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Posted Dec 4, 2003 3:47 UTC (Thu) by ncm (subscriber, #165)
Parent article: Peer to Peer Freedom of Speech

My problem with Freenet is not distaste for some of the content, or for illegalities. It's more basic. Every time I have tried to run it, it has either got stuck in an infinite loop (using all available CPU cycles, an event I notice when my laptop fan comes on!) or consumed increasing amounts of memory until my machine began thrashing the disk (also audible!).

I blame these problems not on poor coding, but rather on a poor choice of implementation language. Java may be suitable for programs that run to completion in a short time and under controlled conditions, but it does not seem to be a good choice for long-running programs run under widely varying circumstances. If Freenet were to run under xinetd, and die frequently and be restarted whenever there was work to do, it might be tolerable for it to be in Java. As it is, I can't use it.

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Posted Dec 4, 2003 15:11 UTC (Thu) by zlynx (subscriber, #2285) [Link]

Not everyone has those problems. For me, Freenet runs fine, using about 380 MB of RAM while running. It's run fine for weeks at a time.

A couple of suggestions: Use the newest Sun JRE, and run Freenet with "-Xmx512M" on the Java command line. Part of your problem with the high CPU usage might be Java trying to find available memory to garbage collect, so just give Java more space.


Posted Dec 4, 2003 16:55 UTC (Thu) by ncm (subscriber, #165) [Link]

My machine doesn't have 380M of RAM. Few do. It's frankly obscene that a program that just moves data from disk to network and back, with tiny indexing needs, consumes not just megabytes, but hundreds of megabytes.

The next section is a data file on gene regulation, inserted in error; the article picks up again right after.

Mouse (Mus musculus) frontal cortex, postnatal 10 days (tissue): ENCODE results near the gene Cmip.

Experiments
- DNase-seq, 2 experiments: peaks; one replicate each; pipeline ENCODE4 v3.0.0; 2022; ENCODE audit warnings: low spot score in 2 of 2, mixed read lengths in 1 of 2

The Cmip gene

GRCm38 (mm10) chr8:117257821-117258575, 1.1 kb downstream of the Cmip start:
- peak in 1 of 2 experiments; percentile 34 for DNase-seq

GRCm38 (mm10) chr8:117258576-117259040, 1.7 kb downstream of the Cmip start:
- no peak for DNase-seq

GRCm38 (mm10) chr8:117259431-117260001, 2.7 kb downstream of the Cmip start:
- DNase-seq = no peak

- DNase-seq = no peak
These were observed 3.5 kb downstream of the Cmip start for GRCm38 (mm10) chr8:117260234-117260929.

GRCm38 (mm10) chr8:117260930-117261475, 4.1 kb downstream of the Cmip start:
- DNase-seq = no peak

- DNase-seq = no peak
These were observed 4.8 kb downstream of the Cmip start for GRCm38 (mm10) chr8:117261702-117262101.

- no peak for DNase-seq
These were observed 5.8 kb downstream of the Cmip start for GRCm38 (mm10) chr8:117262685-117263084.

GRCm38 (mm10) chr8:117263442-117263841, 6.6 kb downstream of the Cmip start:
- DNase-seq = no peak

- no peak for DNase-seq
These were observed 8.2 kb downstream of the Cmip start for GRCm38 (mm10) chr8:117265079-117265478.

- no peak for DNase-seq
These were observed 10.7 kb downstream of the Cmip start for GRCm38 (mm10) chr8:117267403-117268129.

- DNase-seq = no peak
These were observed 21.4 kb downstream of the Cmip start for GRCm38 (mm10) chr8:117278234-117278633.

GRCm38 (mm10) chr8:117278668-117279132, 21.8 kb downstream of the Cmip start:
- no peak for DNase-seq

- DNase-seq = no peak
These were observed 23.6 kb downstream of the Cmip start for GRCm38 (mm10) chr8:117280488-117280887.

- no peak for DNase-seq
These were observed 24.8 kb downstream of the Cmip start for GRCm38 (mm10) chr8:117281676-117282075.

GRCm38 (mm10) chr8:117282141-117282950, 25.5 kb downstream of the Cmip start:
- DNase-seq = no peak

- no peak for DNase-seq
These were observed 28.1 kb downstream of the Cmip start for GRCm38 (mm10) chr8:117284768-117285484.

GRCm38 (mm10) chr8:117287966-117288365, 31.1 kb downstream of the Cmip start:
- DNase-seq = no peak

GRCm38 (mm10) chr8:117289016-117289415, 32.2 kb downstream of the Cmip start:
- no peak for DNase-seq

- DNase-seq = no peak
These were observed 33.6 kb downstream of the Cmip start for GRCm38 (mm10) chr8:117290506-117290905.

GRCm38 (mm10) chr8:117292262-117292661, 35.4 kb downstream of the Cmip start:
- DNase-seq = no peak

Again, I'm inclined to blame Java and its faulty memory management model, as embodied in equally faulty JVMs. There are good reasons that hardly any Free Software projects are written in Java. (I don't count those meant for people who are obliged to run Java anyhow.)


Posted Dec 4, 2003 18:50 UTC (Thu) by stuart2048 (guest, #6241) [Link]

I think you have it backwards. Long running, dynamic programs are an ideal candidate for Java. Good security and gc. Short lived programs, like cat or ls are bad candidates because the JVM startup and teardown cost is huge. Kind of like stuffing an elephant through a garden hose.

This heavyweight startup is one of the most frustrating things I find with Sun's JVM implementations. (Note that I am careful to separate the JVM implementation from Java-the-language.) Moore's law is doing a better job than Sun at making Java start faster, unfortunately.

I have made a career out of building long lived Java programs. And I too would say that 380MB is on the unreasonably high side. However the good news about Java is that it's possible to inspect the code and heap to see exactly where all that CPU and memory is going. You can do extremely detailed analysis of program flow and discover every object's lifetime, transparently without any developer involvement. This is very powerful. (Have you read Permutation City? Java might be a good candidate for running copies and the Autoverse :-).

Unfortunately, bloat is often not your fault at all: sometimes it's the underlying library. Library developers with big, fat 3.0GHz machines often don't see the cost of their laziness ;-).

Writing good, well behaved Java programs takes a great deal of experience in knowing what works and what doesn't. Java makes it easy to write slow code that works. With a little more effort it is also possible to write efficient code that works better.


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